Voter turnout is average


Lifelong Republican Judy Bauroth thought the race between George W. Bush and John McCain would bring more people out to the polls Tuesday.

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She was surprised when she found few people voting at Lincolnshire Elementary School on Tuesday morning.

"Evidently, they're not interested in voting," said Bauroth, 61, of Halfway, who said she voted for Bush because "he better represents the conservative values."

Primary elections don't usually draw voters in large numbers, though elections with local races seem to attract a few more people, said Dorothy Kaetzel, election director for the Washington County Election Board.

A total of 20,874 ballots, representing 29.8 percent of registered voters, were cast at Washington County polling places Tuesday, according to the Election Board.


That's about average for a presidential year primary, Kaetzel said.

Turnout was 28.8 percent for the Democratic primary and 30.6 percent for the Republican primary.

The 41.4 percent turnout for the 1992 primary was unusually high, she said.

Turnout was 26.9 percent in 1996, even with a School Board race, Kaetzel said.

Halfway resident Nancy Butler said she voted on Tuesday out of habit, but also because she was concerned about the race for the Republican nomination for president.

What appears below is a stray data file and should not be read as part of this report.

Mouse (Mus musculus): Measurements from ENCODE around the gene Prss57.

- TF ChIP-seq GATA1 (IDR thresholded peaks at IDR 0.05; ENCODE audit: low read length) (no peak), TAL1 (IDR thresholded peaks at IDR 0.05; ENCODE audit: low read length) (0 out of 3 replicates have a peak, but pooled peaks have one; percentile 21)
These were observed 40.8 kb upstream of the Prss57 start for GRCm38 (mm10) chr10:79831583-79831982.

Butler, 53, said she voted for McCain because he is a veteran.

"I don't think Bush is the man his father was, is," she said.

Edna and James Roby, of Downsville, said they voted out of habit and because there was a presidential race.

Edna M. Roby, 61, a Republican, said she didn't think the Republican race was that tight and that Bush would win the nomination.

Her husband, a Democrat, voted for Al Gore because he is a Vietnam veteran and has White House experience.

"He's true to what he says," said James Roby, 80.

Ed Dorsey, 36, of Hagerstown, said he wanted the option of being able to vote for either party in the primary, but as a registered Democrat he could only vote in the Democratic primary and voted for Bill Bradley.

If given the opportunity, Dorsey said he would have voted for McCain.

"I like his attitude," Dorsey said. McCain appears down-to-earth and focused on the issues, he said.

On Tuesday morning some Washington County poll workers noted the strong Republican turnout by pointing to the high number of pink voter slips versus the white ones for the Democrats.

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